Exmoor Benchmarks was a project to create a series of benches made from local materials, which reflect the characteristics of Exmoor along part of the West Country Way.
Craftspeople Robert Kilvington, Keith Rand and Eve Body, assisted by Des Sharp, were commissioned to make a series of benchmarks. The designs are inspired by the unique and fragile landscape. The sites are carefully chosen to create discrete resting places to fit with the surroundings, oriented towards a particular view, and sometimes to provide shelter from the prevailing wind and weather.
Three five-day Greenwood carpentry courses were held during September 1998 in a woodland near Dulverton to create an opportunity for local people to rediscover the traditional methods of working timber and participate in creating new uses for the future. Tutors Cameron Scott, John and Henry Russell and the course participants designed and built timber benches using local green oak. They worked in the woodland solely using hand tools as was common country practice until the early 20th century. Course participants converted small oak thinnings into useable timber. The small jointed timber structures provided the ideal opportunity to learn ancient timber framing skills.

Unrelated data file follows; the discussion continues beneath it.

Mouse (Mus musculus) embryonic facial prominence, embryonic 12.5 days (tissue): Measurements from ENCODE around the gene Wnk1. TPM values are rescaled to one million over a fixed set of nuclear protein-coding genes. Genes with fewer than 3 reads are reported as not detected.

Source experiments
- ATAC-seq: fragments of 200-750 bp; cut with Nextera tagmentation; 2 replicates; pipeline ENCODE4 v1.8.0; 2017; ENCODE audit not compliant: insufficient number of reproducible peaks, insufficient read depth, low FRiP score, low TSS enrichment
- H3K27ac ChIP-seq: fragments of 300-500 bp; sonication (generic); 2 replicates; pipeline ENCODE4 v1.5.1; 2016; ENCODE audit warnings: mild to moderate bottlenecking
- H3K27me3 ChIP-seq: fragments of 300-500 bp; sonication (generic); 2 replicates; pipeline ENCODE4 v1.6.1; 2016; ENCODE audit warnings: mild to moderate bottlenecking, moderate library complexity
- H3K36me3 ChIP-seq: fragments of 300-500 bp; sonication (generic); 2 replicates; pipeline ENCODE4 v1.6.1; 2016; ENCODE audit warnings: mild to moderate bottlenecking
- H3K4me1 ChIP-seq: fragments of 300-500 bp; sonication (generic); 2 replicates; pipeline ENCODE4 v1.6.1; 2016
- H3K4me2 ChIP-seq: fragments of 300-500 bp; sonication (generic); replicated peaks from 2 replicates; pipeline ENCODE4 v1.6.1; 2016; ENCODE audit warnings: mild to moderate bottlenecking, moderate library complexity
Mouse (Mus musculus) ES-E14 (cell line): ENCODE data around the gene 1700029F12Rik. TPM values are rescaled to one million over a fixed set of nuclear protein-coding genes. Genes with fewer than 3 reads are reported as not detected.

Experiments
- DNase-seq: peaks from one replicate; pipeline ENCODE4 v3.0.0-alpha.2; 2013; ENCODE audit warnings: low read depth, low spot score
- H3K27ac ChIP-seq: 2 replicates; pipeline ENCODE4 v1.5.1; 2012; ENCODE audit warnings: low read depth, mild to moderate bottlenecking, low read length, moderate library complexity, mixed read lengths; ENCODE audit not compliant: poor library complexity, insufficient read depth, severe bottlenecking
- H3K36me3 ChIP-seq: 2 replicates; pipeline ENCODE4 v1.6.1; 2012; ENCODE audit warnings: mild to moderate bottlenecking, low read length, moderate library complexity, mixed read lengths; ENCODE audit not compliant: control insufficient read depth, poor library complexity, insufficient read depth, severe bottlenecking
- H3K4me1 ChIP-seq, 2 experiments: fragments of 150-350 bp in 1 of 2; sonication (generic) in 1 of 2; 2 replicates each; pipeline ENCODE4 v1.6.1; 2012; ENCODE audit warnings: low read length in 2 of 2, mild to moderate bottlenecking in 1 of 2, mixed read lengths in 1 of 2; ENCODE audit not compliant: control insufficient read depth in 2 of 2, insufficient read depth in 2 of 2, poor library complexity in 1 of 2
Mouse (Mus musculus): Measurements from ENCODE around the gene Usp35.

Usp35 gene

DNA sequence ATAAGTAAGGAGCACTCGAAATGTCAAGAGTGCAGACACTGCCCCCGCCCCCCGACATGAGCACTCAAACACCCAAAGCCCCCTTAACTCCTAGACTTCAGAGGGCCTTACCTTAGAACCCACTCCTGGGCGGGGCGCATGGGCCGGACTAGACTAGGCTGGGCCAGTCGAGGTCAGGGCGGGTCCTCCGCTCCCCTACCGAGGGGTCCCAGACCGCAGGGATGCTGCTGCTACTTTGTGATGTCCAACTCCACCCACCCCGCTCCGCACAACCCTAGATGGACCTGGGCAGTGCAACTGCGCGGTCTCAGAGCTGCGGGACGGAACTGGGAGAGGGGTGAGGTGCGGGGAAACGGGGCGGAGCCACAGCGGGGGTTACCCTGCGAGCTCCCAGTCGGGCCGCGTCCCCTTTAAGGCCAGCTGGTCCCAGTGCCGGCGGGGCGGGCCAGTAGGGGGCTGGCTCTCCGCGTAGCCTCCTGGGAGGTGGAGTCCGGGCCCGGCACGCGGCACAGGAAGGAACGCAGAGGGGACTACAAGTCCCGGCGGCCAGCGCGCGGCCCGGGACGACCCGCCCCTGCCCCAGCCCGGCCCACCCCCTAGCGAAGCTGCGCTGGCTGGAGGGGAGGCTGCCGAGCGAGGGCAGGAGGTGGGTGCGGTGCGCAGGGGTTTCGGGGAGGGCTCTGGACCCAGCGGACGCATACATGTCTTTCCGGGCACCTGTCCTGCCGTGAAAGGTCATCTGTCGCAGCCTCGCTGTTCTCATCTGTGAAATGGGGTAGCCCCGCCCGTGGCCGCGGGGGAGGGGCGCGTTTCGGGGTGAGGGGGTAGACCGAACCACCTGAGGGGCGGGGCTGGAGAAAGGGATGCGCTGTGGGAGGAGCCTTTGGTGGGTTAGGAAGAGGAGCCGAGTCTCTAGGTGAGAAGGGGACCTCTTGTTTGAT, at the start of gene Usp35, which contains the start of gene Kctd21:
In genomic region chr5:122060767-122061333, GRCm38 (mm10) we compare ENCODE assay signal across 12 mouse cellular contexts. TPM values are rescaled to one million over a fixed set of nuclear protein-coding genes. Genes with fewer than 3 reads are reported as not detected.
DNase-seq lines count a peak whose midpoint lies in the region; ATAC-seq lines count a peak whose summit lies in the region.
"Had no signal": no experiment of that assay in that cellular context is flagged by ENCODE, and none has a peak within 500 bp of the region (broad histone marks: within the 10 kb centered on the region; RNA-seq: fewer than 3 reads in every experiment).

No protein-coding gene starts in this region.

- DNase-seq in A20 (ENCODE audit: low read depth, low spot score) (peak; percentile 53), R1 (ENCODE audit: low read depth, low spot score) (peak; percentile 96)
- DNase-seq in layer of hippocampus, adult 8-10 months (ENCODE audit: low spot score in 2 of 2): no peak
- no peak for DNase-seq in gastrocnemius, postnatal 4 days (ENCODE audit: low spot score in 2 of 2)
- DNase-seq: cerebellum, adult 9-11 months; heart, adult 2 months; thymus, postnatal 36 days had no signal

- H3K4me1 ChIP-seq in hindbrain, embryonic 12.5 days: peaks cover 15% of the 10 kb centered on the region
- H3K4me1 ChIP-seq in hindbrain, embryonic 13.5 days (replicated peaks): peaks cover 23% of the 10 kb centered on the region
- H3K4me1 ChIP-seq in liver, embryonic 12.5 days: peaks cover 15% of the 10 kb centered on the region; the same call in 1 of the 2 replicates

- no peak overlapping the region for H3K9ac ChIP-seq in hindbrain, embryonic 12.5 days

There are five interlocking strands to the benchmark project:
- To inspire people to look again at the natural environment.
- To provide resting places for people wishing to stop in this unique and beautiful area.
- To revive old skills and the use of traditional local materials in new and imaginative ways.
- To encourage people to use this route and support the important local tourist industry.
- To generate interest and business for local artsists/designers and craftspeople whose work will be on permanent display.
The Benchmarks Project was funded by: The Millenium Commission, Greater Exmoor Leader Project, Exmoor National Park, Devon County Council, Sustrans, North Devon District Council, West Somerset District Council, Mid Devon District Council.
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